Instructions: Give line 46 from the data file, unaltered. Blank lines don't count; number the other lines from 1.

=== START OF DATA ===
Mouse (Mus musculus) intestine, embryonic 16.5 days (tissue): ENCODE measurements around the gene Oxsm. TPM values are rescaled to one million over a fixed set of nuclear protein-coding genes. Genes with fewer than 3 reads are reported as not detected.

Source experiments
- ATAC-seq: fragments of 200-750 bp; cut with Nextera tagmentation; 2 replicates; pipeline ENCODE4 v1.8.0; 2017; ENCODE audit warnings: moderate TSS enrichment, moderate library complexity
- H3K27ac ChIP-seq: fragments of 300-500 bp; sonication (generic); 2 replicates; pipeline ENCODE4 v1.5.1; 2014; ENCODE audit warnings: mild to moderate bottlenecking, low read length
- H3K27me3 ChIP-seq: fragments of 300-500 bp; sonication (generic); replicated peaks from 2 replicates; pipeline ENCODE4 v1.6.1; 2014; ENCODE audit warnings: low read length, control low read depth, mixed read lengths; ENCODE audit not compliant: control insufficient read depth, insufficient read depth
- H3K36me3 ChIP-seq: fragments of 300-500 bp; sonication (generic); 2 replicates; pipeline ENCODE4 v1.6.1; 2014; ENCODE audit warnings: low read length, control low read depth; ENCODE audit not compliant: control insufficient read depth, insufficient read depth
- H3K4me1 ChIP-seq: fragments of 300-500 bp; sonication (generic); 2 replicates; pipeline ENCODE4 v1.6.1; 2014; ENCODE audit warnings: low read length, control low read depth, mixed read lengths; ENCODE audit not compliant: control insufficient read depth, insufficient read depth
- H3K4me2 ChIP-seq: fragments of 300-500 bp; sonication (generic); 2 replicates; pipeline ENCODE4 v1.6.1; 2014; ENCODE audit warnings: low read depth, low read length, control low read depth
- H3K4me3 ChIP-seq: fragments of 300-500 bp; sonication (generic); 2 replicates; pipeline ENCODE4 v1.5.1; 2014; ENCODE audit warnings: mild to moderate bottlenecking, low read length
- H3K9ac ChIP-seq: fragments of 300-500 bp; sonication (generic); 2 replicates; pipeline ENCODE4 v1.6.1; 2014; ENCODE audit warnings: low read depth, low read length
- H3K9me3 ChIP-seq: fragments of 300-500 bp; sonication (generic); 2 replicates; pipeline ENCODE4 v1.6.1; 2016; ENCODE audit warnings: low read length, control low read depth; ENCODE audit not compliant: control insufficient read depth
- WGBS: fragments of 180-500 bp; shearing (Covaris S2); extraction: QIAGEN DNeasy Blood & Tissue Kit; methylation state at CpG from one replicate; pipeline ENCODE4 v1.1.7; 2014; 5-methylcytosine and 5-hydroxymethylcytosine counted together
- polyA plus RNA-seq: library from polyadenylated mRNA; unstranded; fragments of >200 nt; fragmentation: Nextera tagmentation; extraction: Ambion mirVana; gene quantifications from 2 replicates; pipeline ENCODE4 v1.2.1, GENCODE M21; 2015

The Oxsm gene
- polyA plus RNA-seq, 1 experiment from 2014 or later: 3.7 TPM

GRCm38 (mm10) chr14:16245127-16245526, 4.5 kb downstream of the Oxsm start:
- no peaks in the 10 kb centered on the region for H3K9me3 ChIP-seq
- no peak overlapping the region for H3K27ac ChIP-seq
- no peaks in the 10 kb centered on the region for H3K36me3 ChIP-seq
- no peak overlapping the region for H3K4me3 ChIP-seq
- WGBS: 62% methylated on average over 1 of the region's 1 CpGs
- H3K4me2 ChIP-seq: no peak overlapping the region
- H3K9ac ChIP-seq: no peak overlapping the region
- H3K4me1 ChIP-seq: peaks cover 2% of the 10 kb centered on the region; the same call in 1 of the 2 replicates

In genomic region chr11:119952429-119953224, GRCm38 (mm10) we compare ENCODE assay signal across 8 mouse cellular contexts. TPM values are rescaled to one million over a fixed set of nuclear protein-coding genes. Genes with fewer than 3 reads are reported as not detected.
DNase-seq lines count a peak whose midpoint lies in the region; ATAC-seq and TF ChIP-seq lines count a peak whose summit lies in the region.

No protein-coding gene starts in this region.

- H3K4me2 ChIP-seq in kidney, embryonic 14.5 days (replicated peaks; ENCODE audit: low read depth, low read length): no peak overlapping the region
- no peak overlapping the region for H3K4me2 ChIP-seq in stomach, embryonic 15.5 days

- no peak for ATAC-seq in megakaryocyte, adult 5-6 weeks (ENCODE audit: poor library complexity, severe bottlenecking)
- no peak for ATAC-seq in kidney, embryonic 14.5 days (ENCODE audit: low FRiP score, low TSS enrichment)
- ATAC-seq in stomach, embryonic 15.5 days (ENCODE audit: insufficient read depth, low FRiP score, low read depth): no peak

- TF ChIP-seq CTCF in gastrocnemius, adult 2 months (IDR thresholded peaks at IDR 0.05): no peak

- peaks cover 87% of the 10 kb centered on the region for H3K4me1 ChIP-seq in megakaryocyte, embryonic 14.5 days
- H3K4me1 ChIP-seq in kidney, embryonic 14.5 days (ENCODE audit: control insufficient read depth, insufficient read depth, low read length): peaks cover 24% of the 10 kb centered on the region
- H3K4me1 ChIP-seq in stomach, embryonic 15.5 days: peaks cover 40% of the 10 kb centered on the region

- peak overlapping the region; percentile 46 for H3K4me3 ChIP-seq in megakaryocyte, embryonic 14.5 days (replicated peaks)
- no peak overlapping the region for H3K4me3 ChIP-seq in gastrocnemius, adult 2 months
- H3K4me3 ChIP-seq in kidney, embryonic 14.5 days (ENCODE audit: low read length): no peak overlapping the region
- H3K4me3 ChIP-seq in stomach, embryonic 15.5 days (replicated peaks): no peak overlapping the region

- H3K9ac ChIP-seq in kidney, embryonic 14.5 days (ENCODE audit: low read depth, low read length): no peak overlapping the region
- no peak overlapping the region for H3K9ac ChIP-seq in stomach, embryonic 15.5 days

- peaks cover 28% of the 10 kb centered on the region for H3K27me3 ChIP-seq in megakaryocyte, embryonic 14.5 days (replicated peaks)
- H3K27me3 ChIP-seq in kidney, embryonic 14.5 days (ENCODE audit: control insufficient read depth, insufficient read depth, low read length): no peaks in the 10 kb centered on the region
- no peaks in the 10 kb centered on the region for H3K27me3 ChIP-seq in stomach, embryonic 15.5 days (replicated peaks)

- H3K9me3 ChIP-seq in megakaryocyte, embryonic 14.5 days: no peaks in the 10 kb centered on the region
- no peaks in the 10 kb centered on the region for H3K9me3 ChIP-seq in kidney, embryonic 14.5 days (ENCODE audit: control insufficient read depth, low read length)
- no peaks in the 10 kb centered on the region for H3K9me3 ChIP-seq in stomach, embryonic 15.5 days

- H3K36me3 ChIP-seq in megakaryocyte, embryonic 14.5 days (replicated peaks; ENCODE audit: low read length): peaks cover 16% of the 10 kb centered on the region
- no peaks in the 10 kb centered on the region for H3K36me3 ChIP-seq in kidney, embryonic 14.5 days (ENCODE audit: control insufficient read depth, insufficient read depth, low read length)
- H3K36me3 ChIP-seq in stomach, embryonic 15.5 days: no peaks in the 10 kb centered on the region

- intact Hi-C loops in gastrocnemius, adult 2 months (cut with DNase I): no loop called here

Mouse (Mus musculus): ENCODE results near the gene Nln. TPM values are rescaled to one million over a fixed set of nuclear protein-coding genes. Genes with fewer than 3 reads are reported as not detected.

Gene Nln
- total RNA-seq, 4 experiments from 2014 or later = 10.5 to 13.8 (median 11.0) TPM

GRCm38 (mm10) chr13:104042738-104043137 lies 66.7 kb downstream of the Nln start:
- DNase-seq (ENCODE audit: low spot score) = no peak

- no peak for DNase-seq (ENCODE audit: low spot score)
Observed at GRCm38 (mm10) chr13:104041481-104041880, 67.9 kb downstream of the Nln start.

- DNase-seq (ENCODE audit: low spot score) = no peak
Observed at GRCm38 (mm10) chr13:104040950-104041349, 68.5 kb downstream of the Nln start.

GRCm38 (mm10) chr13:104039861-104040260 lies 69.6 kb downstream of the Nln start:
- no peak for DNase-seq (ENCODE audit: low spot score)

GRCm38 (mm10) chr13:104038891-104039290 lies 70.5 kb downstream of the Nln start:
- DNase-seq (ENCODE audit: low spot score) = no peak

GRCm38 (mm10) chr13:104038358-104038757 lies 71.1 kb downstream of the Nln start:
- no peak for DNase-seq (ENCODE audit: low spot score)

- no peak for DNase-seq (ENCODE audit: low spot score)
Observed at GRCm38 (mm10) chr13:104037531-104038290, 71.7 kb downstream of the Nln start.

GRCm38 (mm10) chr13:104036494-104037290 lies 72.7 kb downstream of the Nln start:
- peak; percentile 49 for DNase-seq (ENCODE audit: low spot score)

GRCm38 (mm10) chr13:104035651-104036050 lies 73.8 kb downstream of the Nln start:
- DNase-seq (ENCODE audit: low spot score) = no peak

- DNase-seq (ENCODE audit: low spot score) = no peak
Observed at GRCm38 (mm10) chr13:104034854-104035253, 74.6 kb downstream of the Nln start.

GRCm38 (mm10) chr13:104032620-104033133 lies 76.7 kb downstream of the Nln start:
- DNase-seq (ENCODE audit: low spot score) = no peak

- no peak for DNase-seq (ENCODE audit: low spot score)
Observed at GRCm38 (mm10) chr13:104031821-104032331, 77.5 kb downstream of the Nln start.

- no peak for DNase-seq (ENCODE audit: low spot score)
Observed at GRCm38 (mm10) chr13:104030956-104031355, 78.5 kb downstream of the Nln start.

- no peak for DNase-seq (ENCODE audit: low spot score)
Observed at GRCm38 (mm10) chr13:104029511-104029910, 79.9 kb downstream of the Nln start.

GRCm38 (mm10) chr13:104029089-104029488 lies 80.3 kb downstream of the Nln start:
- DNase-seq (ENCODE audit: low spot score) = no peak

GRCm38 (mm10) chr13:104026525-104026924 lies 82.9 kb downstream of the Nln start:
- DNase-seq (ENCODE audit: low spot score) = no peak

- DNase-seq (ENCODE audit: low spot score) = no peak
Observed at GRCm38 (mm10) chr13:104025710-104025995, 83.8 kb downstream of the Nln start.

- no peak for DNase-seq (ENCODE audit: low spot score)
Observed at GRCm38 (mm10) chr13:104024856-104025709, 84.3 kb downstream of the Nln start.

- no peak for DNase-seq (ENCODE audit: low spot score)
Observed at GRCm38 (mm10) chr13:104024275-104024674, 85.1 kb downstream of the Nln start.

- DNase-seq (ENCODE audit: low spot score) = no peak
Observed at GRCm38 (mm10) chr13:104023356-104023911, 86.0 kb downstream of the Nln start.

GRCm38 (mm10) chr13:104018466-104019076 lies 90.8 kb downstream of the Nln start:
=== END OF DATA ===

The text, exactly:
- H3K9me3 ChIP-seq in megakaryocyte, embryonic 14.5 days: no peaks in the 10 kb centered on the region